More on Hoagland & Rankine
Sean Singer has posted a response on his blog:
All societies have their psychopathic elements, and America is psychopathological about race. I think it is irresponsible to ignore race in a piece of writing either in terms of content, form, psychological space, point-of-view, theme, or historical perspective. In both my creative and academic work I write about race frequently, either as a triumphant view of jazz culture, or as a critique of, for example, the immense problems facing the black metropolis of Newark, New Jersey.
And here's something on Patrick Rosal's blog:
While the poem, by now, has clearly established that it is an address, for argument’s sake, let’s say the “you” in this passage momentarily becomes something else, a general rhetorical “you”, a “you” removed or expanded from the companion to include something collective. The question is Why? Why deflect and/or abstract? Why shouldn’t history pass the speaker with the same proximity as it does a nation, or even just his companion? Is this another confession of ignorance by the speaker, that he simply doesn’t have the same relationship to history as “you”, whether "you companion" or "you collective/abstract" or "you (approximately) specifically who love her complicated hair"? If so, what’s the speaker's human responsibility to establish a proximity and distance to history? Why doesn’t he get down into it?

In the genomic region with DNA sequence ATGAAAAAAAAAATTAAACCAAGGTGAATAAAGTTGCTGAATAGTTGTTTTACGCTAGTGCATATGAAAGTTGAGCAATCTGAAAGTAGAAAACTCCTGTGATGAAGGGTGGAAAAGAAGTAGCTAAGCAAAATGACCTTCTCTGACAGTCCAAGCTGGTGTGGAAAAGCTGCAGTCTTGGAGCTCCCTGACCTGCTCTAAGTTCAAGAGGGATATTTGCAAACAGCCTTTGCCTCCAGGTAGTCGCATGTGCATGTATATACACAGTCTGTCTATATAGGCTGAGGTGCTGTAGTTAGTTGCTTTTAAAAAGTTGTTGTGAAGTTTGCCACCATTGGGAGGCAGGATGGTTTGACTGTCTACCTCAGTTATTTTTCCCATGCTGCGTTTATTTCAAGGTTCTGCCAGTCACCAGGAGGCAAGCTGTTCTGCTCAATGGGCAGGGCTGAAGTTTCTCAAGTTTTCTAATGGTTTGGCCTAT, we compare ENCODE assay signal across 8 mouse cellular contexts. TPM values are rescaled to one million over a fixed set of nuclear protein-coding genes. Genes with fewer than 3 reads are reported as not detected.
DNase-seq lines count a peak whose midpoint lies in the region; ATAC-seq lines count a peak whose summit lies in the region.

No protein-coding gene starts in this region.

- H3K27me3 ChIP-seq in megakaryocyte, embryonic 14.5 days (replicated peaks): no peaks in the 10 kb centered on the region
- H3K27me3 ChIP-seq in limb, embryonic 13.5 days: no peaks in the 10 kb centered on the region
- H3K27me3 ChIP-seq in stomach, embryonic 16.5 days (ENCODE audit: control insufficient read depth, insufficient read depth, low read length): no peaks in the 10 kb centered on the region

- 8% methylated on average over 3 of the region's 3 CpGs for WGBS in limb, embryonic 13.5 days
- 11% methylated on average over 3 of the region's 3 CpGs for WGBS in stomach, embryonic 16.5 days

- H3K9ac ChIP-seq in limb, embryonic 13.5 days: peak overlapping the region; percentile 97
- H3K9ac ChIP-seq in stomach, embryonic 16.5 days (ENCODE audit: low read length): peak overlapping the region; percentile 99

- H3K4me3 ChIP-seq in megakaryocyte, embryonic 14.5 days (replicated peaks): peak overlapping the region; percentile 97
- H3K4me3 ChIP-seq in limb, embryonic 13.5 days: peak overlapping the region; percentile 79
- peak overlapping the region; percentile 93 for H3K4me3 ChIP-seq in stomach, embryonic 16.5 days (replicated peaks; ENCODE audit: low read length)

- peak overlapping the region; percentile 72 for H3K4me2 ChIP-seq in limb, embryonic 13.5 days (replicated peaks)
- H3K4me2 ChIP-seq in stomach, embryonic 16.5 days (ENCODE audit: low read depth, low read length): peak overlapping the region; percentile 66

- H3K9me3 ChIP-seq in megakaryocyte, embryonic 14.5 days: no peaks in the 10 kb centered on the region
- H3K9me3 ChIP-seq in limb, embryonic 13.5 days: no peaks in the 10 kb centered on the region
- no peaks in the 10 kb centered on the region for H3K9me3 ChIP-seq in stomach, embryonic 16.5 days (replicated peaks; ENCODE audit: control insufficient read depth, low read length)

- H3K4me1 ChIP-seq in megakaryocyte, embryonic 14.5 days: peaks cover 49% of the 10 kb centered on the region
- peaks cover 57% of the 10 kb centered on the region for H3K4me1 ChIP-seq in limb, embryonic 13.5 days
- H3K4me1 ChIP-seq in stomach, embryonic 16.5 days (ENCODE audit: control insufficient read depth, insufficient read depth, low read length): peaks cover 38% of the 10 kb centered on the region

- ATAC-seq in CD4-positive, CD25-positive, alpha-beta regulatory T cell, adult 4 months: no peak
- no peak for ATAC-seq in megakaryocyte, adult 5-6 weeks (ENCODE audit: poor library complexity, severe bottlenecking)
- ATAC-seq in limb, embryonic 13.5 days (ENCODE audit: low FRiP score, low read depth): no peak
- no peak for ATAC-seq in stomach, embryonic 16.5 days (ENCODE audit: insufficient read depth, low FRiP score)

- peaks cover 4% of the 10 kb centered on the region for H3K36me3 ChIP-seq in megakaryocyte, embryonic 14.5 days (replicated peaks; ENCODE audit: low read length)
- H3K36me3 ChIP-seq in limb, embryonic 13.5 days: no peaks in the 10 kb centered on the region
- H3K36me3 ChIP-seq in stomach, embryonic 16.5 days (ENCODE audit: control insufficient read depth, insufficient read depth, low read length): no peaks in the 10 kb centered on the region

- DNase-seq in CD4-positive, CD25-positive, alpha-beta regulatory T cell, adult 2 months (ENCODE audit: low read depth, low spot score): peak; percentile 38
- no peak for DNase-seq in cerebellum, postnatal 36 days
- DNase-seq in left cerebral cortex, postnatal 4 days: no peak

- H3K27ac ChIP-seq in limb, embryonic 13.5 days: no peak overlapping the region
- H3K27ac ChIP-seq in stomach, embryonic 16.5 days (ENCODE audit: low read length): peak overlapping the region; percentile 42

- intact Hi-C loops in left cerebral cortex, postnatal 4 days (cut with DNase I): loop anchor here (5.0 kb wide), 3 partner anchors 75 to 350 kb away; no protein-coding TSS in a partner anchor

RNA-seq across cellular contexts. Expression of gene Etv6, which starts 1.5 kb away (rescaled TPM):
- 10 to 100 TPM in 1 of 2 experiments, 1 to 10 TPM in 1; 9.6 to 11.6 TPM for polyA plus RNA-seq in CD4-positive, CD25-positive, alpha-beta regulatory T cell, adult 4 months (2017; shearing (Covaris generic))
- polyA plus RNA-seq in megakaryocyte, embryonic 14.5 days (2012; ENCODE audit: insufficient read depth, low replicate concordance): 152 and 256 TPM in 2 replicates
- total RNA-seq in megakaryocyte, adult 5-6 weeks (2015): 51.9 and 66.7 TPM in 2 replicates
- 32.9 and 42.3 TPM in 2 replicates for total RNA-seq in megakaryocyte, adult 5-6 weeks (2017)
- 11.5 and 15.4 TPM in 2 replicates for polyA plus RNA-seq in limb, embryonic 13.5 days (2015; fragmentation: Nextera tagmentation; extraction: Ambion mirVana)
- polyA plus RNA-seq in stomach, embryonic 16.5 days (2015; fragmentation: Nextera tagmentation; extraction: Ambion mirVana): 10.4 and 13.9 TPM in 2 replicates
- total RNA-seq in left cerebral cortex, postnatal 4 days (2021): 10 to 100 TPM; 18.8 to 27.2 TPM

And something from Seth Abramson's blog:
This is quite a broad claim, given that two of most the provocative poets presently writing about race, Tony Hoagland and Rodney Jones, both teach in MFA programs, and that many of our nation's most productively race-conscious authors are the products of MFA programs (e.g., Natasha Trethewey, UMass; Kevin Young, Brown; Terrance Hayes, Pittsburgh; Major Jackson, Oregon; the list is nearly endless). I don't think this sort of blanket condemnation, contradicted as it is by all of the available evidence, should go unchallenged.